[0016] The monitoring agent may be launched at the start of a game and remain only as long as the game is played itself, or could be launched at initial registration of the play with the game providing company and remain for the duration of that player being registered with the game or with the game provider.

[0017] Advantageously game progress logs are recorded by both the game server and the game client and information within these logs is periodically exchanged and cross-correlated in order to confirm that the game is played within expected parameters.

[0018] According to a second aspect of the present invention there is provided a method of validating the performance of an entity in a first computing environment, comprising issuing a challenge to determine if a computing environment of the entity is trustworthy and to determine the integrity of an application run in the entity's computing environment, and making a decision concerning the entities rights in the first computing environment based on the results of the challenge.

[0019] Thus a combined challenge may be issued.

[0020] Advantageously subsequent challenges may be periodically made in order to reverify the trust that is placed in the entity's computing environment and/or the integrity of applications or processes run therein.

[0021] The entity may be another computer requiring the performance of a task or it may be a person (user) who wishes to participate in an environment, such as a computer game (ie virtual environment) via their own or someone else's machine.

[0022] According to a third aspect of the present invention there is provided a server for validating the performance of a participant in an interactive computing environment, wherein the server is arranged to issue a first challenge to a participant's computing device to determine whether the participant's computing device is trustworthy, and if it is to then issue a second challenge to test the integrity of an application run on the participant's computing device, and then make a decision concerning the participant's involvement in the computing environment.

[0023] According to a fourth aspect of the present invention there is provided a system for validating the performance of a participant in an interactive computing environment, comprising a first computing device arranged to issue a first challenge to a participant's computing device to determine whether the participant's computing device is trustworthy, and if it is to issue a second challenge to test the integrity of an application run on the participant's computing device, and to make a decision concerning the participant's involvement in the computing environment.

BRIEF DESCRIPTION OF THE DRAWINGS

[0024] The present invention will further be described, by way of example, with reference to the accompanying drawings, in which:

[0025]FIG. 1 schematically represents a plurality of gamers interacting with an internet based multi-player game;

[0026]FIG. 2 schematically represents the architecture of a trusted computing platform; and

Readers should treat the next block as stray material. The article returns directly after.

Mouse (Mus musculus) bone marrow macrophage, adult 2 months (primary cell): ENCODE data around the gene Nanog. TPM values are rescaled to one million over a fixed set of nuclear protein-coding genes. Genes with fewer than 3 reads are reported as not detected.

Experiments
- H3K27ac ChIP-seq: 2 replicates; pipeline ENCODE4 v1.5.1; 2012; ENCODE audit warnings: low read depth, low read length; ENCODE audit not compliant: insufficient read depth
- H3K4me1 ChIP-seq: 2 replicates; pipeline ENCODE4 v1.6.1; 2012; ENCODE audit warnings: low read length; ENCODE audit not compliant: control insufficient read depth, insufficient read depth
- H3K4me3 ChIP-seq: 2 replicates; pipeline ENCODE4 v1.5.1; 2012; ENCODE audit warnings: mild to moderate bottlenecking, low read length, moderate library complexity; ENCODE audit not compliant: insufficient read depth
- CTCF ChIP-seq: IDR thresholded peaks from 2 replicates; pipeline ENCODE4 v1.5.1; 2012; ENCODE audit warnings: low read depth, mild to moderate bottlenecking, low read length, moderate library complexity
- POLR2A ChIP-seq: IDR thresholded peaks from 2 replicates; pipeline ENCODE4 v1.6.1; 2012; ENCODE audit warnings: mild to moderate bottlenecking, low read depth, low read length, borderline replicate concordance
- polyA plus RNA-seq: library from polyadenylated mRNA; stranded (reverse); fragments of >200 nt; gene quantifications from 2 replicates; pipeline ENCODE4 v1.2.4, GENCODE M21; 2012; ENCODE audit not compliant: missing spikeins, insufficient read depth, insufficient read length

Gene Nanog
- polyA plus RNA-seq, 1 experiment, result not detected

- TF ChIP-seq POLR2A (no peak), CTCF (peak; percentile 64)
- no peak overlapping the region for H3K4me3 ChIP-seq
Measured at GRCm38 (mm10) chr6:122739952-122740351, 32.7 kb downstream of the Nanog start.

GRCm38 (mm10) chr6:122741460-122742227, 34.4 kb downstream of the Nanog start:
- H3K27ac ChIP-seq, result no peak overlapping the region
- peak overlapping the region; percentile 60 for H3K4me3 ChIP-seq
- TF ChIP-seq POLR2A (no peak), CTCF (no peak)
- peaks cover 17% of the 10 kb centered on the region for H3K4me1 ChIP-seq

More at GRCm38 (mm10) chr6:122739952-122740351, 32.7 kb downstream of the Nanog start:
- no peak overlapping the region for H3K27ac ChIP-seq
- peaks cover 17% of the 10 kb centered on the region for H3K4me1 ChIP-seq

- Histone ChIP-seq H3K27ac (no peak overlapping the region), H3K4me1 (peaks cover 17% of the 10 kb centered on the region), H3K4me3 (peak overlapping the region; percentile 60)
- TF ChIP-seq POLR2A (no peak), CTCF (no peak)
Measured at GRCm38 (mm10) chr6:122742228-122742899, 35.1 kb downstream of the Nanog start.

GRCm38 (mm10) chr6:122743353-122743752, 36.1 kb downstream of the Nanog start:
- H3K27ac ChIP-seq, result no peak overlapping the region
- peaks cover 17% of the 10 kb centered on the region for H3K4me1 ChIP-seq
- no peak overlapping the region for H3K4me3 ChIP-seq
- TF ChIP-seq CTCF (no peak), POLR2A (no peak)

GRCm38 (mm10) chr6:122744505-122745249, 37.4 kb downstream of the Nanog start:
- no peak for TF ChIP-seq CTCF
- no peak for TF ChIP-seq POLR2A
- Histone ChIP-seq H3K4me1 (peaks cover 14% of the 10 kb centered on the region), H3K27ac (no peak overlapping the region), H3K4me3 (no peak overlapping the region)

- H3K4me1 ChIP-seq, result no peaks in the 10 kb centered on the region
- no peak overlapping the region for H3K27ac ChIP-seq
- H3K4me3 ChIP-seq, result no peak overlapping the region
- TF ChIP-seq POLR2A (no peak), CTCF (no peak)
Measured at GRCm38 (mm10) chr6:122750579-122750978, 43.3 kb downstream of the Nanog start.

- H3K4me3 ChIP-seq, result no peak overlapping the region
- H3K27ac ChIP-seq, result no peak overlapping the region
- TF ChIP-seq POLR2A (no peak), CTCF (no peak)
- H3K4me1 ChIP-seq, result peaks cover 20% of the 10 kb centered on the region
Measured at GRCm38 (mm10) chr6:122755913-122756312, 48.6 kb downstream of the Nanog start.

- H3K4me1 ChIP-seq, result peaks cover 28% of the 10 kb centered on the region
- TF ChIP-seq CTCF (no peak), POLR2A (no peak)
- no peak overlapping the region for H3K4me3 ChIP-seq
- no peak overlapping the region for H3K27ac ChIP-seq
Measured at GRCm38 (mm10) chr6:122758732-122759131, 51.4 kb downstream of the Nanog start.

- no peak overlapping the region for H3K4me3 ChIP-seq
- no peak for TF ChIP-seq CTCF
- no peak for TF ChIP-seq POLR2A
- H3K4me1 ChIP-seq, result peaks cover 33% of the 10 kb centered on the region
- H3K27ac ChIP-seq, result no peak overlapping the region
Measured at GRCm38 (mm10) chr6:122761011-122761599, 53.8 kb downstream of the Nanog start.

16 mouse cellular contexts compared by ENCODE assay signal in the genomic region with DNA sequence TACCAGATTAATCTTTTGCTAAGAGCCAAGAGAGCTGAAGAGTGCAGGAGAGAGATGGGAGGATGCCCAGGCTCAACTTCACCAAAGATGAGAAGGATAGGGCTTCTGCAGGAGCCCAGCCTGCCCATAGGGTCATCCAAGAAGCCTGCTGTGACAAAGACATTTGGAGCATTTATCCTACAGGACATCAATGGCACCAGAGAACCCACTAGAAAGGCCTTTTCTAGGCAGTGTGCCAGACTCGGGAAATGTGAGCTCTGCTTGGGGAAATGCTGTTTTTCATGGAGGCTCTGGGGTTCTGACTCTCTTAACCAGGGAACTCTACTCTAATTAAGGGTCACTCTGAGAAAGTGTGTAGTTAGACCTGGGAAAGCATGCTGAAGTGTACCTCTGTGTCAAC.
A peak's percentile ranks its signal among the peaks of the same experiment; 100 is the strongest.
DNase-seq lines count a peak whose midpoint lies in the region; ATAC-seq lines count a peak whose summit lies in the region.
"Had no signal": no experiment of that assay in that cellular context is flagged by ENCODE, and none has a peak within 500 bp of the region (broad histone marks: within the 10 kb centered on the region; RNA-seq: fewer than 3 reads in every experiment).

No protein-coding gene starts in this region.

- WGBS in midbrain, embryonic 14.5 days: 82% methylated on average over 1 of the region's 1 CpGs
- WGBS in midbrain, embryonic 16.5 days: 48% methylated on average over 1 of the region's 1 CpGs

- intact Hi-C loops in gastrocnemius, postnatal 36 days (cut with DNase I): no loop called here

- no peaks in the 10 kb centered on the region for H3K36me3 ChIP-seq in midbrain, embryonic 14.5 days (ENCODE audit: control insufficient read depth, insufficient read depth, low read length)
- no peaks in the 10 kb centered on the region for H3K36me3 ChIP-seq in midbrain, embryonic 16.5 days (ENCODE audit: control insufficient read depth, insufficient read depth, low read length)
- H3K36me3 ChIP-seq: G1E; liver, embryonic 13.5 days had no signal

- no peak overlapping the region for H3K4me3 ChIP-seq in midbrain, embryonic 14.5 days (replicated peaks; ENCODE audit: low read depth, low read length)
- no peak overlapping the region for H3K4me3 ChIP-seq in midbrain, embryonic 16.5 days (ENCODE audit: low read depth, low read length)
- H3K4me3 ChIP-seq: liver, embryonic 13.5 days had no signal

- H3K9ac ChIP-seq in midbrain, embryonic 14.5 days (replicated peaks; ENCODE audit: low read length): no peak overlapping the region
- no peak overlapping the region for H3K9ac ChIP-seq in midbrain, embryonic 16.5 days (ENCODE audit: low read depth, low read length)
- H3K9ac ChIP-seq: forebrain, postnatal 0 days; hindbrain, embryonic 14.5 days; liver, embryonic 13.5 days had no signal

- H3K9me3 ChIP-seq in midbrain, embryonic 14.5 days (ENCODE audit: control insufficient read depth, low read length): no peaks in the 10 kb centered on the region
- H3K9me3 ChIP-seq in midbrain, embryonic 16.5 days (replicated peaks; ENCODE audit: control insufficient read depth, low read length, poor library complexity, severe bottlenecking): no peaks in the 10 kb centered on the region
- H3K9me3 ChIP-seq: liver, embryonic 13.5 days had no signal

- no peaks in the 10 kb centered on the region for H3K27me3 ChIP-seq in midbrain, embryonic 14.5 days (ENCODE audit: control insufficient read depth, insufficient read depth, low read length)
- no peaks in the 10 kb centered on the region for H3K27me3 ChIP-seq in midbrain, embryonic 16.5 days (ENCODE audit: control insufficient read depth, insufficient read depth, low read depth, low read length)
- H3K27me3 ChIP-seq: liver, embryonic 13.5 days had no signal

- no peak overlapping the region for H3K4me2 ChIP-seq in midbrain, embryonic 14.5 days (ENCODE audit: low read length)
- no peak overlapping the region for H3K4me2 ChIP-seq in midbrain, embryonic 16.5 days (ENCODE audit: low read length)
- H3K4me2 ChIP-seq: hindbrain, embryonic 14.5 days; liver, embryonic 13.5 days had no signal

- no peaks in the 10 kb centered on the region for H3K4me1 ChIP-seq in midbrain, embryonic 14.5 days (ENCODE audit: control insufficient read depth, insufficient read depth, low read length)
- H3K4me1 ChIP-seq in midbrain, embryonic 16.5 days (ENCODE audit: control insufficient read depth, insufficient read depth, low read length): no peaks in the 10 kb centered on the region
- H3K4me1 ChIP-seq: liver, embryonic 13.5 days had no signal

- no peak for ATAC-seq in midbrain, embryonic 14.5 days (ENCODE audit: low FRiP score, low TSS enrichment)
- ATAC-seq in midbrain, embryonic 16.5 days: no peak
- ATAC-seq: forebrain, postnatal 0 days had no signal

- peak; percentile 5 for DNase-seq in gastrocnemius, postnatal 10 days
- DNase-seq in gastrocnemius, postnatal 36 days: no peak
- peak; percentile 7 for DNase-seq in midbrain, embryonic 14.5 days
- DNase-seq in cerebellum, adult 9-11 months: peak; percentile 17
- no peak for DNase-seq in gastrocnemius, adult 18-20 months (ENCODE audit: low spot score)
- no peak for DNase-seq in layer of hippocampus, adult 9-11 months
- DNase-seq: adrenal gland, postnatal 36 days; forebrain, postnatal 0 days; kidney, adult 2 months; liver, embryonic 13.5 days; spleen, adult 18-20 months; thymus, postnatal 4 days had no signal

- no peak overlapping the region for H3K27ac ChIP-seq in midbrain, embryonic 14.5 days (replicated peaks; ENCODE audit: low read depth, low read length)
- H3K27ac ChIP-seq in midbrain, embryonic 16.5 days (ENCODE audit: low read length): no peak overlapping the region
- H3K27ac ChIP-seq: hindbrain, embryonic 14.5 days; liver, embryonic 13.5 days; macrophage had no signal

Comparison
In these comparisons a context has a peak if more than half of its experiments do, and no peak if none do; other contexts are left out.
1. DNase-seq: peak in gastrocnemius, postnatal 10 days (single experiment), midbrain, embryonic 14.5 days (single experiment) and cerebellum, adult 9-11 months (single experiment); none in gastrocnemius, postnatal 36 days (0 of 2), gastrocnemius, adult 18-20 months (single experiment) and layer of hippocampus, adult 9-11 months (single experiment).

[0027]FIG. 3 is a flow chart of a challenge in accordance with the present invention.

DETAILED DESCRIPTION OF A PREFERRED EMBODIMENT OF THE INVENTION

[0028]FIG. 1 schematically illustrates an interactive game play in which a game is hosted on a server 2 run by a gaming company. Players 4, 6 and 8 are connected to the server 2 via a telecommunications network 10 in order that they can participate in the game. The telecommunications network 10 may, for example, comprise the internet in combination with telecommunications links local to the players 4, 6 and 8. If the players 4, 6 and 8 interconnect using a dial-up service over standard telephone connections (plain old telephone service, POTS) then the players will suffer bandwidth restrictions and/or latency issues which effectively prevent the server 2 from being able to directly control images and/or sounds presented to the game players. In order to overcome these problems, the games server downloads a games application to each of the players 4, 6 and 8 such that parameterised game information can be passed between the games application, which functions as a client, and the games server 2. Thus each games client runs within a computing environment which is outside of the control of the games server and which may be modified by the gaming participants.

[0029] In order to protect against such cheating the server 2 issues challenges to each of the computers 4, 6 and 8 to assure itself that the game has not been modified.

[0030] In order to ensure complete integrity, the server 2 must first satisfy itself that each participating machine 4, 6 and 8 is operating in a trustworthy mode. In order to achieve this, the server 2 must be able to place its own trust in some component within the computing environment. The machines 4, 6 and 8 may be built in such a way that allows their trustworthiness to be verified. This may, for example, be achieved in accordance with the scheme disclosed via the Trusted Computing Platform Alliance. In general terms, each “trusted computer” has a tamper proof trusted device embedded within it. The trusted device can communicate data concerning its operation and metrics (integrity metrics) concerning the operation of the computing device around it to a trusted third party, or to a challenger such as the game server, in an encrypted form. Other devices/service providers can then ask the trusted third party to vouch for the trustworthiness of the computer containing the trusted device or the challenger can ask a trusted third party, such as a certification authority, to tell it what the integrity metric for the challenged computing device should be. The challenger can then verify if the trusted device is functioning as expected. If so, then a “root of trust” has been established.